¶ 6 Omara entered the alley on foot and heard the sound of chain-link fences being hopped. He followed the sound to the unfenced yard of 8230 S. Loomis. He found Wilson there wearing a white shirt and blue jean shorts and arrested him. The time between Wilson's flight down the gangway and his arrest took two minutes "at the most." Omara patted Wilson down, finding "one small knotted baggie containing a round pill," which he sent to the crime lab for analysis. The parties stipulated that the contents of the Baggie contained 0.2 grams of methylone, an illegal substance.

¶ 7 Wilson did not have any weapons on him, but the officers went back to where the chase started and searched. In the yard of 8250 S. Loomis officers saw a gas grill with a vinyl cover "obviously askew" and "tampered with." Omara looked under the cover and found a loaded black and silver .45-caliber handgun. McDonnell identified it as the gun he had seen Wilson holding.

¶ 8 The State introduced a certified copy of Wilson's conviction for delivery of a controlled substance.

¶ 9 The Cook County public defender who originally represented Wilson filed a motion to suppress evidence arguing that Wilson's arrest was unlawful. The trial court continued the motion four times at the State's request because of the officers' absence from court. Then, before the motion was argued, Wilson hired private counsel. The State told Wilson's new counsel "[t]here was a motion on file." Retained counsel never argued the motion to suppress, and on the last status date before trial elected "to stand on [his] answer at this time without any other pretrial motions."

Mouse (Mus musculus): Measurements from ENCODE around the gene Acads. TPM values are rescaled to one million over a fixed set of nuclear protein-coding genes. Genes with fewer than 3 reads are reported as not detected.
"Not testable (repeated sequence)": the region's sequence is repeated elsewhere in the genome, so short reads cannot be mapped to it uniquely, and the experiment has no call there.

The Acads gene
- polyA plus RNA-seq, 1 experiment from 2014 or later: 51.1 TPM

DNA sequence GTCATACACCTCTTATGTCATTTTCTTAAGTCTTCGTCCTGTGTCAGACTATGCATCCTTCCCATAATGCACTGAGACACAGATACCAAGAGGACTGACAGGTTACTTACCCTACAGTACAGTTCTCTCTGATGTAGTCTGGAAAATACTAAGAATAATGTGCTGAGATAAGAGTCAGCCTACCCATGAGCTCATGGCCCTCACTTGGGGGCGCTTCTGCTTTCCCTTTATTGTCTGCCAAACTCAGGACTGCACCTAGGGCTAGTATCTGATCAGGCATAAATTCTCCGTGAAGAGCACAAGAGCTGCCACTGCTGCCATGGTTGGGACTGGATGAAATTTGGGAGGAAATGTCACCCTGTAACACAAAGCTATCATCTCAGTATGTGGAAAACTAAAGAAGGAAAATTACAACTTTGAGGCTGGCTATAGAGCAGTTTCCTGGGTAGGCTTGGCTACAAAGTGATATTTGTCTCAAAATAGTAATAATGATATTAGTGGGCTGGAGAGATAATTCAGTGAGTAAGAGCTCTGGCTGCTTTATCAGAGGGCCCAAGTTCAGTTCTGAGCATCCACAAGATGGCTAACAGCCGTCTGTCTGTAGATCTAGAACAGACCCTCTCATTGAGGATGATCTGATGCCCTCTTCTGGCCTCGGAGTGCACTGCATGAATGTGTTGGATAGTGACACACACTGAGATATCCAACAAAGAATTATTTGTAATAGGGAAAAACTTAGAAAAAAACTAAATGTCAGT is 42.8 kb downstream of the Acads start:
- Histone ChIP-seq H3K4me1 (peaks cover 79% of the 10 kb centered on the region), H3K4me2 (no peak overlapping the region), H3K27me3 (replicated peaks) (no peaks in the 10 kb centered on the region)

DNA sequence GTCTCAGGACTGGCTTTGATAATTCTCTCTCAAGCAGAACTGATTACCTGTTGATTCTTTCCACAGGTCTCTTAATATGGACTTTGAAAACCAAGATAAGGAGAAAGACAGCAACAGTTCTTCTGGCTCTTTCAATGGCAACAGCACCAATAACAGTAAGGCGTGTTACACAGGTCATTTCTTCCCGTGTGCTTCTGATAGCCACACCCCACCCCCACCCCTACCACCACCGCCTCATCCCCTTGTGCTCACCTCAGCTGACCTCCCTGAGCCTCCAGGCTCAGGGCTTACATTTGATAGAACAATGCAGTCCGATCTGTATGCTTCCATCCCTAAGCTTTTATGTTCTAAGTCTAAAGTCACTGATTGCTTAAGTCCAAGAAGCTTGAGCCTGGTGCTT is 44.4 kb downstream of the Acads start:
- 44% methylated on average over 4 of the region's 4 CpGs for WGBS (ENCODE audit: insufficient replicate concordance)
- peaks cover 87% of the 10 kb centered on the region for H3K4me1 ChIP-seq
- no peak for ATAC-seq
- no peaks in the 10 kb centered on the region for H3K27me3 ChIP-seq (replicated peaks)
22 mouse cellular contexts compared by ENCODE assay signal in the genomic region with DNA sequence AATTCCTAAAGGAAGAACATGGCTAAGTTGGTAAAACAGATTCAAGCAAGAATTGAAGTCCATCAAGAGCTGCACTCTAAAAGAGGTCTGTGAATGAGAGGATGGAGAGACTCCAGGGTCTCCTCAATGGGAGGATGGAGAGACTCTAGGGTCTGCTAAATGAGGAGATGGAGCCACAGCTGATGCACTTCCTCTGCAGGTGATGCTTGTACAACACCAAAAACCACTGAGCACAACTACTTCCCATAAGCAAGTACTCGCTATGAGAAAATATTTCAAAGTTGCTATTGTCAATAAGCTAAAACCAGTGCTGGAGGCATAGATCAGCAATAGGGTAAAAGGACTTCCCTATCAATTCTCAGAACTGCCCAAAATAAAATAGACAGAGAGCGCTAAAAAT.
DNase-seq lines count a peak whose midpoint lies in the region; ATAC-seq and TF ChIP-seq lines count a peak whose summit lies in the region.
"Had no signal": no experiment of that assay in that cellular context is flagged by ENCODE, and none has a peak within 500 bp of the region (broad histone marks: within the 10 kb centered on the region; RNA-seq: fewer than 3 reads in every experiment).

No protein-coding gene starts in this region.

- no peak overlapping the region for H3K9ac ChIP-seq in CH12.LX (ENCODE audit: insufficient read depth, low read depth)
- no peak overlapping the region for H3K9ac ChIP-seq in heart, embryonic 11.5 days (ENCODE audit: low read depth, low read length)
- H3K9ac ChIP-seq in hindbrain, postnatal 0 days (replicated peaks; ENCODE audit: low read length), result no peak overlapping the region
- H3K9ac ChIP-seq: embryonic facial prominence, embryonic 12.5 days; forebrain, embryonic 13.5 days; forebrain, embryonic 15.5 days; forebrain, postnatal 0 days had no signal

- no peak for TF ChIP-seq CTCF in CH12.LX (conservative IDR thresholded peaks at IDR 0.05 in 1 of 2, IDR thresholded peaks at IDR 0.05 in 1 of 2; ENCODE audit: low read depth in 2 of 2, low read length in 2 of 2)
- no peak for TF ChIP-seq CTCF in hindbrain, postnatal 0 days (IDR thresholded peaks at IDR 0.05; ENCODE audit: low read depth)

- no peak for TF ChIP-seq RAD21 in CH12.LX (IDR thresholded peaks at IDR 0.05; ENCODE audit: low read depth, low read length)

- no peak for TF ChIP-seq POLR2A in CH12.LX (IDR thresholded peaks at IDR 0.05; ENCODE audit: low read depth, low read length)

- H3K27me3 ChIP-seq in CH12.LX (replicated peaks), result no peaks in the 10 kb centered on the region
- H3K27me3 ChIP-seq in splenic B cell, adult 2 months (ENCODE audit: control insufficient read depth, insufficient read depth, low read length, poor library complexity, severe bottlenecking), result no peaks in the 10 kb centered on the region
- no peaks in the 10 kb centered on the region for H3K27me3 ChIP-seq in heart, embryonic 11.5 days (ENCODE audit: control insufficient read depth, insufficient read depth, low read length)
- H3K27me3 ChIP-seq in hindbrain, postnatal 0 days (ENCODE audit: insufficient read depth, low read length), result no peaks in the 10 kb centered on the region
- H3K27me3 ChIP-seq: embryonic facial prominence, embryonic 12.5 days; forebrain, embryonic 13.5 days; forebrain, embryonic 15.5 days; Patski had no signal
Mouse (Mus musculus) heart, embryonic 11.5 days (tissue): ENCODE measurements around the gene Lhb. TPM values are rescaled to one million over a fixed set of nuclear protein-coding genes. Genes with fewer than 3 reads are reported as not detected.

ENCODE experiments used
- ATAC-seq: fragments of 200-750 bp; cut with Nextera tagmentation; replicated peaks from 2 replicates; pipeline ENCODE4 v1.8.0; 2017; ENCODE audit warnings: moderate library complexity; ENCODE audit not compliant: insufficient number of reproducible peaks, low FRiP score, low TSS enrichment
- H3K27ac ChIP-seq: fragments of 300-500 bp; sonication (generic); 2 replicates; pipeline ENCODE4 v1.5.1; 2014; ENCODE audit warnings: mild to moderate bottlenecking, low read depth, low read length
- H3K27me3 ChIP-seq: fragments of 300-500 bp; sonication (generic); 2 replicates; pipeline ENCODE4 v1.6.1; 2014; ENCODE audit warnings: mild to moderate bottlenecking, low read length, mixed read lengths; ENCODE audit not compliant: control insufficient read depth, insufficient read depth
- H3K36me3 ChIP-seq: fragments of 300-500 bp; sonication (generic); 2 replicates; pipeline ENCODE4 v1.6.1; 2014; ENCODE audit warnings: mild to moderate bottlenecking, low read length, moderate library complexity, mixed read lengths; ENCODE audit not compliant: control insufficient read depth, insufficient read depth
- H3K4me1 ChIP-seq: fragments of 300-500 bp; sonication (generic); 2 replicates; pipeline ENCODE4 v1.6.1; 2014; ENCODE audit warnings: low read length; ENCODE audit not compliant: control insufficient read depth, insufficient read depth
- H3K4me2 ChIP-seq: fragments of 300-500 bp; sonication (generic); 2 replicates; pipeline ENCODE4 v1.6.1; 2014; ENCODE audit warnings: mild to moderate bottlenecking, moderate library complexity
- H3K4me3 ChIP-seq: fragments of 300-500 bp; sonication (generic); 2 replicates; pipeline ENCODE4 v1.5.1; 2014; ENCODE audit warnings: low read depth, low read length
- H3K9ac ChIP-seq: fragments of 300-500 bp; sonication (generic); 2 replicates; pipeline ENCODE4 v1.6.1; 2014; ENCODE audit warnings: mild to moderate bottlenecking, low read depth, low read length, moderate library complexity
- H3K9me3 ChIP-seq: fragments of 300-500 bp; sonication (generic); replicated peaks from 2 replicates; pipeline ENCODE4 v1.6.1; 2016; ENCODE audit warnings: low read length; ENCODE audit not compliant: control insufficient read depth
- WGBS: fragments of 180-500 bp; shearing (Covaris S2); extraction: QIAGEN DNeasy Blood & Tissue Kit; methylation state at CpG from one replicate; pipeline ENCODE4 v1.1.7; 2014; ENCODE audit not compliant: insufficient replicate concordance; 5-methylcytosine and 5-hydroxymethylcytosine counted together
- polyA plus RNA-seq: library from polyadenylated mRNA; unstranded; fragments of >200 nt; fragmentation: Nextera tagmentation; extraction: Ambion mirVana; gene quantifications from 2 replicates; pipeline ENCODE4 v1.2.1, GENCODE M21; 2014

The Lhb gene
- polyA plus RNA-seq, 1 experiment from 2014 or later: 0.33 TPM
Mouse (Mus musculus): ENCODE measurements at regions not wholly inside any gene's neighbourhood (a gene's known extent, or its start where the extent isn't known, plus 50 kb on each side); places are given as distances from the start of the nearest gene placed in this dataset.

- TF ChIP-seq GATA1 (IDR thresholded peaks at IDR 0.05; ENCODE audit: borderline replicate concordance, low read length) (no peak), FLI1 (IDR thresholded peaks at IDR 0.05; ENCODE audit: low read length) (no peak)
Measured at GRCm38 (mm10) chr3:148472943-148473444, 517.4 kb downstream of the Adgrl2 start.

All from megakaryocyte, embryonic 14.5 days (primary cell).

¶ 10 The trial court found Wilson guilty of one count of armed violence, one count each of unlawful use of a weapon by a felon (UUWF) for Wilson's possession of the gun and ammunition, and one count of possession of a controlled substance. After Wilson's counsel filed a motion to reconsider, the court vacated the armed violence conviction but denied the motion as to the UUWF and possession of a controlled substance counts. The court sentenced Wilson to 10 years on each of the UUWF counts and 3 years on the controlled substance count, to run concurrently.

¶ 11 Analysis

¶ 12 Wilson argues the evidence is insufficient to convict him, claiming the officers' testimony was "inconsistent and improbable." He attacks the sufficiency of the evidence of both his identity and his possession of a firearm. He focuses on four details: (i) Officer McDonnell's radio transmission about Wilson did not include information about a gun, (ii) Wilson was arrested without a gun on him and in different clothes than when officers first saw him, (iii) it is unlikely that Wilson would have ditched the gun under the grill cover but not the methylone pill, and (iv) McDonnell testified inconsistently about the distance from which he saw Wilson. These variations in testimony, viewed in the context of the entire record and in a light most favorable to the State, do not warrant reversal.